Director of Research at PAISRI
I've got a few:
My somewhat uncharitable reaction while reading this was something like "people running ineffective charities are upset that EAs don't want to fund them, and their philosopher friend then tries to argue that efficiency is not that important".
I'm a big fan of ideas like this. One of the things I think EAs can bring to charitable giving that is otherwise missing from the landscape is being risk-neutral, and thus willing to bet on high variance strategies that, taken as a whole in a portfolio, may have the same or hopefully higher expect returns compared to typical risk-averse charitable spending that tends to focus on things like making no money is wasted to the exclusion of taking necessary risks to realize benefits.
Taking a predictive processing perspective, we should expect to see an initial decrease in happiness upon finding oneself living a less expensive lifestyle because it would be a regular "surprise" violating the expected outcome, but then over time for this surprise to go away as daily evidence slowly retrains the brain the to expect less and so have less negative emotional valence around upon perceiving the actual conditions.
However I'd still expect someone who "fell from grace" like this to be somewhat sadder than a person who rose to the same level of wealth or grew up at it because they'd have more sad moments of nostalgia for better times that would be missing from the others, but this would likely be a small effect an not easily detectable (would expect it to be washed out by noise in a study).
Without rising to the level of maliciousness, I've noticed a related pattern to ones you describe here where sometimes my writing attracts supporters who don't really understand my point and whose statements of support I would not endorse because they misunderstand the ideas. They are easy to tolerate because they say nice things and may come to my defense against people who disagree with me, but much like with your many flavors of malicious supporters they can ultimately have negative effects.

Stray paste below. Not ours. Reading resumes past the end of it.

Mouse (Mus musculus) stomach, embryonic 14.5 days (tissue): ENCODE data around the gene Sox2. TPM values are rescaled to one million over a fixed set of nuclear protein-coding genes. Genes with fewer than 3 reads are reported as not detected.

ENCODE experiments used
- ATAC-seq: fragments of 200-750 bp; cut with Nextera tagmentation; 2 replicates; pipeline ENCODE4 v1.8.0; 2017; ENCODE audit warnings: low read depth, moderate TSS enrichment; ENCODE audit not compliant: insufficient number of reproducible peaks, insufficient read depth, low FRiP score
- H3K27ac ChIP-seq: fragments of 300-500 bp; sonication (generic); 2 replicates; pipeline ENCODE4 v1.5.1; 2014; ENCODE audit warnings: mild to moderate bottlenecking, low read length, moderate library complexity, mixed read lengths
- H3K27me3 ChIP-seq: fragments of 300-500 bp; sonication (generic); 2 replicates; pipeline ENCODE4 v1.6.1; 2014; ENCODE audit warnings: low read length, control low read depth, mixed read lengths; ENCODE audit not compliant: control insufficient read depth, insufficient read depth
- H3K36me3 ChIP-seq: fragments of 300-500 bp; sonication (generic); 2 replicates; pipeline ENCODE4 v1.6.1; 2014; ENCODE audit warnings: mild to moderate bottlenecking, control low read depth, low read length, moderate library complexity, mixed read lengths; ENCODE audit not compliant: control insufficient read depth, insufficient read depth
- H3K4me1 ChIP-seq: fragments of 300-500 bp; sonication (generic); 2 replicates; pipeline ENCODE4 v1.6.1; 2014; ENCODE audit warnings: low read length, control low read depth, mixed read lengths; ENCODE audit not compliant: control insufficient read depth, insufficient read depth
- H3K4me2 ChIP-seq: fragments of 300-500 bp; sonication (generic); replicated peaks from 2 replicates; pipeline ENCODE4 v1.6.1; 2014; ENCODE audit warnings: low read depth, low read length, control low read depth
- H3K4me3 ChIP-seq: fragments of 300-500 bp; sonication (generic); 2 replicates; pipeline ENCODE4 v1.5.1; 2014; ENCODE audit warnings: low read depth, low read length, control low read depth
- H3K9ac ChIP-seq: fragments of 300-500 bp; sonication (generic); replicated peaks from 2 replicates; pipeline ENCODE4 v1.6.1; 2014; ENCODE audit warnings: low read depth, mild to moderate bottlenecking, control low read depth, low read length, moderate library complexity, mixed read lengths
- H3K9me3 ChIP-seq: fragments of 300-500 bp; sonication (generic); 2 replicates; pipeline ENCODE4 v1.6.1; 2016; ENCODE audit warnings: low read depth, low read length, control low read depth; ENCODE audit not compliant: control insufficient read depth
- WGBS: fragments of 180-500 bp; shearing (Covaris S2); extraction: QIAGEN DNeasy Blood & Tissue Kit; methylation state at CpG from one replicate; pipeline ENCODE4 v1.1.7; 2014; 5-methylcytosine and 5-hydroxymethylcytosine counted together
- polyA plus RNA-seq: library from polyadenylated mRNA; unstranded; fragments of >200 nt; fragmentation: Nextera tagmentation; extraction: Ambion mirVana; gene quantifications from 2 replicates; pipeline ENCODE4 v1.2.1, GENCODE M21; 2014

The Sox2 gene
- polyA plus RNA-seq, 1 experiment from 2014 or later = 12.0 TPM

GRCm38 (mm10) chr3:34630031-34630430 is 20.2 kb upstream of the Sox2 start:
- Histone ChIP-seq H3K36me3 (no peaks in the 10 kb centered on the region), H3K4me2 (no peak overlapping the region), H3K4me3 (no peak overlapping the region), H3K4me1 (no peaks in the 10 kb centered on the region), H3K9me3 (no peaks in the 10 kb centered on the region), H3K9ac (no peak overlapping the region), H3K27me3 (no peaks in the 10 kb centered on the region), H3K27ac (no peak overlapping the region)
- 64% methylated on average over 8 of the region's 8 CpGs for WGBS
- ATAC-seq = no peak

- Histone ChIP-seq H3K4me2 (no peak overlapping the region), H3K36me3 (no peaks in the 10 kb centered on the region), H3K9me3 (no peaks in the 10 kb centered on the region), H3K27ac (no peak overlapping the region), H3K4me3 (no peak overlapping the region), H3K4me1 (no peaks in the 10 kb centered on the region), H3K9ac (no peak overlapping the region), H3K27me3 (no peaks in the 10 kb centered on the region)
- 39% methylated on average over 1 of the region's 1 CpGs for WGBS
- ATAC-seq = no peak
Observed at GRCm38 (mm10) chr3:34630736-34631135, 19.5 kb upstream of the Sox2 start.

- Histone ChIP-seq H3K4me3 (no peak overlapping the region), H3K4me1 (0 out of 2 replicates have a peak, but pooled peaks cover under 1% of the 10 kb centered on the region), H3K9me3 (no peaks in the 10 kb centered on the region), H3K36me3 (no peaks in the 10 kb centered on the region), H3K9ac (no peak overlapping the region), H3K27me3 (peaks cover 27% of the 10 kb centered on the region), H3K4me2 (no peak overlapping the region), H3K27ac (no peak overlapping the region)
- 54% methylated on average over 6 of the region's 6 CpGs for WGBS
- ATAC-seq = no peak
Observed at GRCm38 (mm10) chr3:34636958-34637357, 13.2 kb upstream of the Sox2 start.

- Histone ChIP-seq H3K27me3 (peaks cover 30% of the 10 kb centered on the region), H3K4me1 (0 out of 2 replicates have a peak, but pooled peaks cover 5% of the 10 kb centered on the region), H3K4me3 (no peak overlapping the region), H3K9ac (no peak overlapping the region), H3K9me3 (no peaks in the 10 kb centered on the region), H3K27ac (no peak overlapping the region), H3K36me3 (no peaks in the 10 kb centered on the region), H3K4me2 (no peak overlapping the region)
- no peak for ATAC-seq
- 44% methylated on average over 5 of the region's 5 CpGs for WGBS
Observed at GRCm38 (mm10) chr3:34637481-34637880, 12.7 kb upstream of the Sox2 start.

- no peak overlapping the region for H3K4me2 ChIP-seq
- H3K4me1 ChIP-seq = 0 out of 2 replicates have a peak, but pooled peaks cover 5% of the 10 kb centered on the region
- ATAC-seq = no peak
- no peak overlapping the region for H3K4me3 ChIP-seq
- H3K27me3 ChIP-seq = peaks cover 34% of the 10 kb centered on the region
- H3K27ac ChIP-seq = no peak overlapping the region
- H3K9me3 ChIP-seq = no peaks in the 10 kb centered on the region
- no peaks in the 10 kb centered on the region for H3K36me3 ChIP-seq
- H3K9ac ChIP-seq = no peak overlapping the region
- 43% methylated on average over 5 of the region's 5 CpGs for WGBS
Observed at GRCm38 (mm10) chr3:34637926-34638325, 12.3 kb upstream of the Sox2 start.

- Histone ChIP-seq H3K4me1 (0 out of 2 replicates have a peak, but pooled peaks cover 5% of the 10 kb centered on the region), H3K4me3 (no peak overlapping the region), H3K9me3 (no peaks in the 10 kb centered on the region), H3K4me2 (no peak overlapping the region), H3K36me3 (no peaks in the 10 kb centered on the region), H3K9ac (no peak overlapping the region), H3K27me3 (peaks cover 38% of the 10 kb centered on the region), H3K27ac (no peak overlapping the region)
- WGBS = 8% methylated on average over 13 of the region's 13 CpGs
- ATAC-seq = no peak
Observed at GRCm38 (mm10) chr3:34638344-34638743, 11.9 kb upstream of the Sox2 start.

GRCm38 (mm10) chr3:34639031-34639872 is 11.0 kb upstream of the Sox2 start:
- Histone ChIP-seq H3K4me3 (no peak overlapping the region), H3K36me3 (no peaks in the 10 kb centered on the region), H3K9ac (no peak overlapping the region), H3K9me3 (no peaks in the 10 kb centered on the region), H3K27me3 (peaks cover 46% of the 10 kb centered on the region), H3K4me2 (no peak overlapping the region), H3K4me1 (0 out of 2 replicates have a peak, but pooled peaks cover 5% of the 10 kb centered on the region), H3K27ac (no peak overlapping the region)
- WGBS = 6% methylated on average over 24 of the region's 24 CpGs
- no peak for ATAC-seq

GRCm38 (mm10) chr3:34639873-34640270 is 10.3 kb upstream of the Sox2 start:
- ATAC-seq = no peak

I like the general idea here, but personally I dislike comments that don't tell the the reader new information, so just saying the equivalent of "yay" without adding something is likely to get a downvote from me if the comment is upvoted, especially if it gets upvoted above more substantial comments.
I was quite surprised to hear how large the Fraunhofer Society is given I've never heard of it before! I think in and of itself this is a kind of evidence against their effectiveness, although I could also imagine they've turned out some winning innovations as parts of contracts and so their involvement gets lost because I think of it as a thing that company X did.
It seems unclear to me that the level of CO2 emissions from one model being greater than one car necessarily implies that AI is likely to have an outsized impact on climate change. I think there's some missing calculations here about number of models, number of cars, how much additional marginal CO2 is being created here not accounted for by other segments, and how much marginal impact on climate change is to be expected from the additional CO2 from AI models. That in hand, we could potentially assess how much additional risk there is from AI in the short term on climate change.
Mixed. On the one hand, I feel like I'm less involved because I have less time for engaging with people on the forum and during events and am spending less time on EA-aligned research and writing.
On the other, that's in no small part because I took a job that pays a lot more than my old one, dramatically increasing my ability to give, but it also requires a lot more of my time. So I've sort of transitioned towards an earning-to-give relationship with EA that leaves me feeling more on the outside but still connected and benefiting from EA to guide my giving choices and keep me motivated to give rather than keep more for myself.
While I appreciate what the author is getting at, as presented I think it shows a lack of compassion for how difficult it is to do what one reckons one ought to do.
It's true you can simply "choose" to be good, but this is about as easy as saying all you have to do to do X for a wide variety of things X that don't require special skills is choose to do X, such as wake up early, exercise, eat healthier food when it is readily available, etc.. Despite this, lots of people try to explicitly choose to do these things and fail anyway. What's up?
The issue lies in what it means to choose. Unless you suppose some sort of notion of free will, choosing is actually not that easy to control because there's a lot of complex brain functions essentially competing to get you to doing whatever the next thing you do is, and so "choosing" actually looks a lot more like "setting up a lot of conditions both in the external world and in your mind such that a particular choice happens" rather than some atomic, free-willed choice spontaneously happening. Getting to the point where you can feel like you can simply choose to do the right thing all the time requires a tremendous amount of alignment between different parts of the brain competing to produce your next action.
I think it's best to take this article as a kind of advice. Sometimes it will be that the only thing keeping you from doing what you believe you ought to do is just some minor hold-up where you don't believe you can do it, and accepting that you can do it suddenly means that you can, but most of the time the fruit will not hang so low and instead there will be a lot else to do in order to do what one considers morally best.